2 min read.Updated: 15 Sep 2019, 10:17 PM ISTVivek Kaul
In the past two quarters, the investment part of GDP grew just 3.6% and 4%, respectively, in real terms. The ‘twin balance sheet’ problem faced by banks and corporates is often attributed for the slow growth in investment
But data shows that is not the case. Mint takes a look
What’s the ‘twin balance sheet’ issue?
As the Economic Survey of 2016-17 said: “Corporations overexpand during a boom, leaving them with obligations that they can’t repay. So, they default on their debts, leaving bank balance sheets impaired... This combination then proves devastating for growth, as the hobbled corporations are reluctant to invest, while those that remain sound can’t invest much either because fragile banks are not really in a position to lend to them." Put simply, corporates overborrowed from 2003 to 2012, so they are unwilling to borrow more to invest and expand. Banks don’t want to lend as they don’t want to burn their fingers twice.
What does the new data suggest?
As a whole, corporates hadn’t overleveraged themselves, that is, borrowed more than they were in a position to repay. This was only true about some corporate groups. Data from the Centre for Monitoring Indian Economy shows that the debt-to-equity ratio of non-finance firms, which number more than 20,000, reached a 10-year peak of 1.16 in 2013-14 and 2014-15. This was high, but it used to be higher a decade earlier. Also, since then, the debt-to-equity ratio has fallen to less than one in 2017-18. All data for 2018-19 isn’t available, but initial estimates suggest the ratio will be under one during the year.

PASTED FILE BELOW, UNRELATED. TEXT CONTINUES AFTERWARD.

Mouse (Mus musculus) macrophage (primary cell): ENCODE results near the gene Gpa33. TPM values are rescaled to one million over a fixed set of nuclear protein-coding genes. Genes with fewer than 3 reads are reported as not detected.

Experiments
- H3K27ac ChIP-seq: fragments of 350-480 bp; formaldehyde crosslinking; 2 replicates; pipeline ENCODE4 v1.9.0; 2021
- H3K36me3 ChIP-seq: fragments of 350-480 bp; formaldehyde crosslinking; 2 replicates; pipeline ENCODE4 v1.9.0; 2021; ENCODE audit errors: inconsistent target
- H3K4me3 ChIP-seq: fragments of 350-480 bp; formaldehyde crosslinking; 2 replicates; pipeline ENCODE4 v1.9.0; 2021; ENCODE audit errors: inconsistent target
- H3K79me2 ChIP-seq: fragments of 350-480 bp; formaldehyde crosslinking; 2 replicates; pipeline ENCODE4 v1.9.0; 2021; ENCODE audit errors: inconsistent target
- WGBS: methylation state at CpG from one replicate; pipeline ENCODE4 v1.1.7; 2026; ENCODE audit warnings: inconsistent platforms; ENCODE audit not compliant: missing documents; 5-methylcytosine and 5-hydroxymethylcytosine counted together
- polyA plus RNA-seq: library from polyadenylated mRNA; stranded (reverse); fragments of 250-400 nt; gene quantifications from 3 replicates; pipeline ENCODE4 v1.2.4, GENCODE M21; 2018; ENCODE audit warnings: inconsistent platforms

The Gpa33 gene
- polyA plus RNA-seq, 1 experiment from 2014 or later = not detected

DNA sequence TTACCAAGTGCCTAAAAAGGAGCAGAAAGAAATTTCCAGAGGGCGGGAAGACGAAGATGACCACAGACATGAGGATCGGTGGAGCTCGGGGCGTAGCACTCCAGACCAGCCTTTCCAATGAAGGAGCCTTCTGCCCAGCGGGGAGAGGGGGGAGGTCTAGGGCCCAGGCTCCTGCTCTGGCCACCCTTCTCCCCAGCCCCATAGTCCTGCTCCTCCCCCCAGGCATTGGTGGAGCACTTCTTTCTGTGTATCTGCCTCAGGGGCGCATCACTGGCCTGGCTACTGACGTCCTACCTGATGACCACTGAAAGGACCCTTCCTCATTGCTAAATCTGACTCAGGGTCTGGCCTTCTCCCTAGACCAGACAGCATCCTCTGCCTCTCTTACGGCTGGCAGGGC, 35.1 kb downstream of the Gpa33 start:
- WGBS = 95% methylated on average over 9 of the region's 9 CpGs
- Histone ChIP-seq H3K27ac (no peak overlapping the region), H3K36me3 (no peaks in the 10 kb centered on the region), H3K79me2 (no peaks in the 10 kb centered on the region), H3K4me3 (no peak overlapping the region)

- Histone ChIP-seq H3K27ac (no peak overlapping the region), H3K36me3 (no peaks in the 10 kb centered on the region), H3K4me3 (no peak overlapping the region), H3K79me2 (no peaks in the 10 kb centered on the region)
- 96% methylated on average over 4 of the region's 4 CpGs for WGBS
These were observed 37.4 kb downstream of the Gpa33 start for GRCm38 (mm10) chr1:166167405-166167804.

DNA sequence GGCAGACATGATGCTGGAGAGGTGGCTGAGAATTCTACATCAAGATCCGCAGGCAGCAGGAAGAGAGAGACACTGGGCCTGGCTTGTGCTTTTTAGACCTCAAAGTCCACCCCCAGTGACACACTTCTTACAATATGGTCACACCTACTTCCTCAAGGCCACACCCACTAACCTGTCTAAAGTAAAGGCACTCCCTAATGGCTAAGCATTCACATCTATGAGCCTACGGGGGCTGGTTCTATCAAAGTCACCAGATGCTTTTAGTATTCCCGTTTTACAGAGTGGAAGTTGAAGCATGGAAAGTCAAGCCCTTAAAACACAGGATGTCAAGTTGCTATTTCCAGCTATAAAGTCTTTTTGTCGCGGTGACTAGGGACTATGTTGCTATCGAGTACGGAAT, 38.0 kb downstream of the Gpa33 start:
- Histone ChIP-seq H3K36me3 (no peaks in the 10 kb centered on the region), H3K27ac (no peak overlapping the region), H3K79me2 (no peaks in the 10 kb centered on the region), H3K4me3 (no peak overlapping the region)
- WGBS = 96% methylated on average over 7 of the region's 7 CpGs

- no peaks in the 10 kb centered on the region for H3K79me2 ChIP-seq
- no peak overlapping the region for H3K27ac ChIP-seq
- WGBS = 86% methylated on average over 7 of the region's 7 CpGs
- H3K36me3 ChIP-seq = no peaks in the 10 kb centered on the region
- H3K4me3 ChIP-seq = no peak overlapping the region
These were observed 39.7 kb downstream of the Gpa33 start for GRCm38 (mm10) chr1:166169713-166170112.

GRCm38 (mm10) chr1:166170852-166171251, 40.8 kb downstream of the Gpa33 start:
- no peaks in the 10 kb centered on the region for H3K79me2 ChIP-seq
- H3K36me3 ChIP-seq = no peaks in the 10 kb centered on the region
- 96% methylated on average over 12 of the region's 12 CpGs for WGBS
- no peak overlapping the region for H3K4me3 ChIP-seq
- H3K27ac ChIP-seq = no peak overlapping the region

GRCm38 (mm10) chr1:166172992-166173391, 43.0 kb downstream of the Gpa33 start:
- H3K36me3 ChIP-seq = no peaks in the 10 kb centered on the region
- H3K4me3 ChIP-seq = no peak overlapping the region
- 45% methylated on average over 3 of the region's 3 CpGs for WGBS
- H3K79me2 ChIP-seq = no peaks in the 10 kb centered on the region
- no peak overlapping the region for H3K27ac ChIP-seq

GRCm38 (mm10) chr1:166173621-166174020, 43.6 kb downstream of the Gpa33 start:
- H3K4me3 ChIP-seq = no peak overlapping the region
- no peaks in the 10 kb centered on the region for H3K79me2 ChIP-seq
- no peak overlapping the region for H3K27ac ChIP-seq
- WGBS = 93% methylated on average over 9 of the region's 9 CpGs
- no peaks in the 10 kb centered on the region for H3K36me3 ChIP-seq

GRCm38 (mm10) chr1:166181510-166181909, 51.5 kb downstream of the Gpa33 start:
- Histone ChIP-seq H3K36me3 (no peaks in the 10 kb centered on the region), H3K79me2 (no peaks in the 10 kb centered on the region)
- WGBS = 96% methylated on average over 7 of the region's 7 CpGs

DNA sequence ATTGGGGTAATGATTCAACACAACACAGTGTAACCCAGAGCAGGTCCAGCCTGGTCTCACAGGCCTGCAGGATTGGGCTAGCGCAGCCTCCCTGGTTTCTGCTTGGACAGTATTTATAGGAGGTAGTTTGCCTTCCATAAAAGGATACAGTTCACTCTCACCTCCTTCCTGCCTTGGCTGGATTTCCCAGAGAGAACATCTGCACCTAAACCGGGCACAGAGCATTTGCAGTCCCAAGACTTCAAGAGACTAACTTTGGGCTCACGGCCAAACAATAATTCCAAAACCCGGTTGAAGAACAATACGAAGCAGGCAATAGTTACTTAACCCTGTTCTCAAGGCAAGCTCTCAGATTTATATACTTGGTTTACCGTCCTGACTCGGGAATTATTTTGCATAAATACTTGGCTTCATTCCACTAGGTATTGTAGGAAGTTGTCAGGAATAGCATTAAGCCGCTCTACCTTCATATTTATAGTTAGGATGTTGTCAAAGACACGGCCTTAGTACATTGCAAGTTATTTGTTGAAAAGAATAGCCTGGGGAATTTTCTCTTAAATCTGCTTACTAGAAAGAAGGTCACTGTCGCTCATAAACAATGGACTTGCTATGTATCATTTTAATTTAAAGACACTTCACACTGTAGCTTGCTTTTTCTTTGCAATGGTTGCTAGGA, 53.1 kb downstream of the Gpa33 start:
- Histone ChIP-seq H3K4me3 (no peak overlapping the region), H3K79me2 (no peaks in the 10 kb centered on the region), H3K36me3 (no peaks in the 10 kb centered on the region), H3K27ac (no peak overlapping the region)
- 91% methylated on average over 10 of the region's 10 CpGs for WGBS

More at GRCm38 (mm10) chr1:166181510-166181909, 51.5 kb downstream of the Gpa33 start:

Does any other ratio also suggest this?
The interest coverage ratio suggests something similar. It is obtained by dividing the operating profit—earnings before interest and taxes—of a company, by its interest expense.
What does the interest coverage ratio imply?
The interest coverage ratio of non-finance companies in 2015-16 was 1.9 times. An interest coverage ratio of more than two typically suggests the company is in a position to continue repaying interest on its debt comfortably. In 2017-18, the interest coverage ratio had gone up to 2.2. This suggests that on the whole, Indian companies aren’t overleveraged and are in a position to borrow, invest and expand. However, they are still not doing that. Of course, there are many companies that continue to be overleveraged.
Why aren’t Indian companies investing?
The Economic Survey of 2018-19 says, “As investment is forward-looking, future expectations play a critical role in the decision to invest." If Indian companies are not borrowing and investing, that basically means they are not confident about India’s economic future. This stems from factors including economic uncertainty and the so-called demographic dividend unravelling big time. The lack of investment is not just about the twin balance sheet problem.
Vivek Kaul is an economist and the author of the Easy Money trilogy